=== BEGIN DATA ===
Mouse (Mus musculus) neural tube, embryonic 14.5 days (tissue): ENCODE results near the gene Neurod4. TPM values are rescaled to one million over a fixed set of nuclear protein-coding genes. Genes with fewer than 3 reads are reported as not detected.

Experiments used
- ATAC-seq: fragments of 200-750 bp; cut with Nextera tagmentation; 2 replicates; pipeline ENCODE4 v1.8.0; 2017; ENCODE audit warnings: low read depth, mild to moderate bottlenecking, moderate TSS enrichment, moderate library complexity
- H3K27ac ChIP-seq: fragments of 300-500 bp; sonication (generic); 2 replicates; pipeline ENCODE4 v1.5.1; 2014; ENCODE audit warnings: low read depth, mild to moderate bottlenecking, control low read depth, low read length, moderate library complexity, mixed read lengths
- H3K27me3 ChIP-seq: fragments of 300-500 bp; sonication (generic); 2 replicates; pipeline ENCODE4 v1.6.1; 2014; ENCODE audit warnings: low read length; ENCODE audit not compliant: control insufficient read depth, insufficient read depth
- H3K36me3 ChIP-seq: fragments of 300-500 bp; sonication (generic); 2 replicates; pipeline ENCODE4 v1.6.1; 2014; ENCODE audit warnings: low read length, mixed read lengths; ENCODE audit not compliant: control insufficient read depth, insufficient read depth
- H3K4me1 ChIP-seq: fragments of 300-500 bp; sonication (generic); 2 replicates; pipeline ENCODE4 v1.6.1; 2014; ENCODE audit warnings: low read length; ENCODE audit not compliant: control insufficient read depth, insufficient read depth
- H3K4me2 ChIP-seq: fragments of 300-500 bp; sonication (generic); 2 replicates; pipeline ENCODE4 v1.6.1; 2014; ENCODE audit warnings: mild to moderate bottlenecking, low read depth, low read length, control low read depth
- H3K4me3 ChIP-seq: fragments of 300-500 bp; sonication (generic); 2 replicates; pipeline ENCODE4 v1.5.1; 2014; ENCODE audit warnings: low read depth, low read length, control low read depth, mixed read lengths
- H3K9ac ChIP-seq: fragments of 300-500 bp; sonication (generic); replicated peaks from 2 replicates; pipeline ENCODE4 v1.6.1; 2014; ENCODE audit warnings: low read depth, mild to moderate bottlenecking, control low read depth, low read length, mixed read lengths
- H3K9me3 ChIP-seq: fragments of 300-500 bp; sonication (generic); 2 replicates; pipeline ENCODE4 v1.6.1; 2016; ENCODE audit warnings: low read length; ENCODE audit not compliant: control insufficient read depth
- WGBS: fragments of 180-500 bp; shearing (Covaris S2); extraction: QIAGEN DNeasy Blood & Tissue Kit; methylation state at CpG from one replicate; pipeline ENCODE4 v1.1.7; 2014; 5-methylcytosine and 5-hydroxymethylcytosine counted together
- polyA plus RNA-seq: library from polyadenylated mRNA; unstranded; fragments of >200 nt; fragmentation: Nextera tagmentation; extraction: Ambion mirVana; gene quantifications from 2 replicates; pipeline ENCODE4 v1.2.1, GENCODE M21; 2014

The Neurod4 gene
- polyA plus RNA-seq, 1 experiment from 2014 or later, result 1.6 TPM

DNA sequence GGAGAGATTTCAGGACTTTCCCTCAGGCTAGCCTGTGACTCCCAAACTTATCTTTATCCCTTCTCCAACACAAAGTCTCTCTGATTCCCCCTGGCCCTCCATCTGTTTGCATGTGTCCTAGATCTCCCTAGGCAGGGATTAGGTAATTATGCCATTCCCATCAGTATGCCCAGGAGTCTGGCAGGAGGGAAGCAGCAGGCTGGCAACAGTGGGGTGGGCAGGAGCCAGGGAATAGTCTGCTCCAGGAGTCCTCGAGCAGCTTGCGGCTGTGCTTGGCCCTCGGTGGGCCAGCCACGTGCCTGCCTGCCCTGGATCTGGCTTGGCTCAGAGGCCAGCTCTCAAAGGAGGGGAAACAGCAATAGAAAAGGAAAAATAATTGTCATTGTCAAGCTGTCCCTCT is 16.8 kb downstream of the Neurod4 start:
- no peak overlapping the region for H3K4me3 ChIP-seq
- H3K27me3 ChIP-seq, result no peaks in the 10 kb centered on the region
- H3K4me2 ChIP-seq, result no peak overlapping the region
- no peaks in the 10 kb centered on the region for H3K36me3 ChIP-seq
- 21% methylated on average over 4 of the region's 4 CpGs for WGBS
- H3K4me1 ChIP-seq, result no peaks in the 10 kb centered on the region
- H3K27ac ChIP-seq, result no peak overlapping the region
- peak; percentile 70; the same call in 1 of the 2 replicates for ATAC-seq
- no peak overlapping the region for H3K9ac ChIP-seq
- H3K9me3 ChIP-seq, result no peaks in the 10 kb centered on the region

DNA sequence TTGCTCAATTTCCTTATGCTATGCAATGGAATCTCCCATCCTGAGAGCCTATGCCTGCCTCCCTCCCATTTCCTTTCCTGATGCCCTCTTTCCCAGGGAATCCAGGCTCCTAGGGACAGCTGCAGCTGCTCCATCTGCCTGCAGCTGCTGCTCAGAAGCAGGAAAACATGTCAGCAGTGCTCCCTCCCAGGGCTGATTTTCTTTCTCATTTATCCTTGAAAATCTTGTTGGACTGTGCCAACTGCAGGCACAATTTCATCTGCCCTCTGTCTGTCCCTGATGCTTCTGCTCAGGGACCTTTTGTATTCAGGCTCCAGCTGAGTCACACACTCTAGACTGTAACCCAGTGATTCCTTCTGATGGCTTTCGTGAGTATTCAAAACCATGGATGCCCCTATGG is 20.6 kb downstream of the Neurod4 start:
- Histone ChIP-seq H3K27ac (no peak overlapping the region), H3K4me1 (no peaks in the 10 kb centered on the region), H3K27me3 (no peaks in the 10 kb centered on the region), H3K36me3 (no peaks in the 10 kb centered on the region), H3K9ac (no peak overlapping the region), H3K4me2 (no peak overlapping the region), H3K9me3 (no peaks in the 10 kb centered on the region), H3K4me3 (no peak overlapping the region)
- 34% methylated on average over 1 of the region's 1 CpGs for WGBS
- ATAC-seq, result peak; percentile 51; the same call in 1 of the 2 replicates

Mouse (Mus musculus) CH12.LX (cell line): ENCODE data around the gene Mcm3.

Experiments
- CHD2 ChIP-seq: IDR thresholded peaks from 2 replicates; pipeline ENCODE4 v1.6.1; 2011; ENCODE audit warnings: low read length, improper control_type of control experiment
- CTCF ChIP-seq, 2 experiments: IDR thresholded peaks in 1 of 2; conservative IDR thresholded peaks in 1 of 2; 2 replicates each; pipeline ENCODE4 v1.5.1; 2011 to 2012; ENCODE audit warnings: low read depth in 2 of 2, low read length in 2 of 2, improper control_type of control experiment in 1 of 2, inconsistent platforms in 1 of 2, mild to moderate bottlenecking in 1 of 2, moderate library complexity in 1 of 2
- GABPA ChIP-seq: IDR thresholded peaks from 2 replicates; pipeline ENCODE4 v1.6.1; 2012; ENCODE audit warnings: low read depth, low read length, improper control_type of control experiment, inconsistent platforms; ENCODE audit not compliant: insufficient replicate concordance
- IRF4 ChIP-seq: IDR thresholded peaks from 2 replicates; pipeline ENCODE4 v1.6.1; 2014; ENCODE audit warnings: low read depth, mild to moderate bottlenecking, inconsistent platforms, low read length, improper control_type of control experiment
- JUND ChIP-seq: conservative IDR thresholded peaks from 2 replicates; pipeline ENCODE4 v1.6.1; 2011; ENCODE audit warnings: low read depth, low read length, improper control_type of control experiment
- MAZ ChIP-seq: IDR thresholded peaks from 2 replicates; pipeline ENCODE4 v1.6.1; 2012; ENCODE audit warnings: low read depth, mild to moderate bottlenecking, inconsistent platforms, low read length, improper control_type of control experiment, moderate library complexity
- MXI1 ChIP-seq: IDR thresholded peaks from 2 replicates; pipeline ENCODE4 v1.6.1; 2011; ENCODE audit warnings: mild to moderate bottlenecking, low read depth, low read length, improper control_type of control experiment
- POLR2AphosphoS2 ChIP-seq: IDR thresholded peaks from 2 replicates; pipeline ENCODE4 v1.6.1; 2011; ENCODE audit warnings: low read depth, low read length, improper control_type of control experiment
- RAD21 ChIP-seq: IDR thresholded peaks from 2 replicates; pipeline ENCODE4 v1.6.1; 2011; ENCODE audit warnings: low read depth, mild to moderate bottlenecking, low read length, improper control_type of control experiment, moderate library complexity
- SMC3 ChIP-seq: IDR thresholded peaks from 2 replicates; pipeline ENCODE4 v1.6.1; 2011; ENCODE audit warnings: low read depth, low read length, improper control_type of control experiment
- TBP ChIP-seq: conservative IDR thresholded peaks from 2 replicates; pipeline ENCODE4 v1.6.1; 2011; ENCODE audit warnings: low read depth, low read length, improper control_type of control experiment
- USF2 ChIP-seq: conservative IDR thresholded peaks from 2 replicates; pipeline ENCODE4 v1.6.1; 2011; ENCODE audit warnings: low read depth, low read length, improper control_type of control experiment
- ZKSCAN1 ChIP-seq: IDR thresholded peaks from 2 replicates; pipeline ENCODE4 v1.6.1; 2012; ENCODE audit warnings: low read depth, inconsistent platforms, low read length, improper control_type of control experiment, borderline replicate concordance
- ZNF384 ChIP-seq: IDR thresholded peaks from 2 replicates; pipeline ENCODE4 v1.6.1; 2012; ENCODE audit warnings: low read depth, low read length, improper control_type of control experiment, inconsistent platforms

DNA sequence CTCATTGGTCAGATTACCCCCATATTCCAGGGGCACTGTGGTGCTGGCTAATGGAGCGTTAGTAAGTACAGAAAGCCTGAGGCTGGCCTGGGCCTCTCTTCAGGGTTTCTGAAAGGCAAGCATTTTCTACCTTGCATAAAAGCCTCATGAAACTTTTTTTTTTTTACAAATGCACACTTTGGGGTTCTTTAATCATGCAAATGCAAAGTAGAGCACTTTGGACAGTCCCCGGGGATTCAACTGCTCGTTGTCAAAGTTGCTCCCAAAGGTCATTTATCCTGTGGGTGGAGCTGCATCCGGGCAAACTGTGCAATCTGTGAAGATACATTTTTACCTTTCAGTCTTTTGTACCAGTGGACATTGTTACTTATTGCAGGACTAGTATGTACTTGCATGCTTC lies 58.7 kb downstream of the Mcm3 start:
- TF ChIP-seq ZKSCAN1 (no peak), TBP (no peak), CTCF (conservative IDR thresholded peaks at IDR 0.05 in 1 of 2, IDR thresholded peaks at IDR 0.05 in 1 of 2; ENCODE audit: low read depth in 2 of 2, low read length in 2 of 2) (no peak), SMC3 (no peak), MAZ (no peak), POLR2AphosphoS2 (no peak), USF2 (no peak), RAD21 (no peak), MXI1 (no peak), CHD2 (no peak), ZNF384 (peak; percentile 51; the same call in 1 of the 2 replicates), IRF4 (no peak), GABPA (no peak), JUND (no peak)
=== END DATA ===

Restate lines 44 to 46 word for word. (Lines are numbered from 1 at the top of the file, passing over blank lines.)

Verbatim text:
- USF2 ChIP-seq: conservative IDR thresholded peaks from 2 replicates; pipeline ENCODE4 v1.6.1; 2011; ENCODE audit warnings: low read depth, low read length, improper control_type of control experiment
- ZKSCAN1 ChIP-seq: IDR thresholded peaks from 2 replicates; pipeline ENCODE4 v1.6.1; 2012; ENCODE audit warnings: low read depth, inconsistent platforms, low read length, improper control_type of control experiment, borderline replicate concordance
- ZNF384 ChIP-seq: IDR thresholded peaks from 2 replicates; pipeline ENCODE4 v1.6.1; 2012; ENCODE audit warnings: low read depth, low read length, improper control_type of control experiment, inconsistent platforms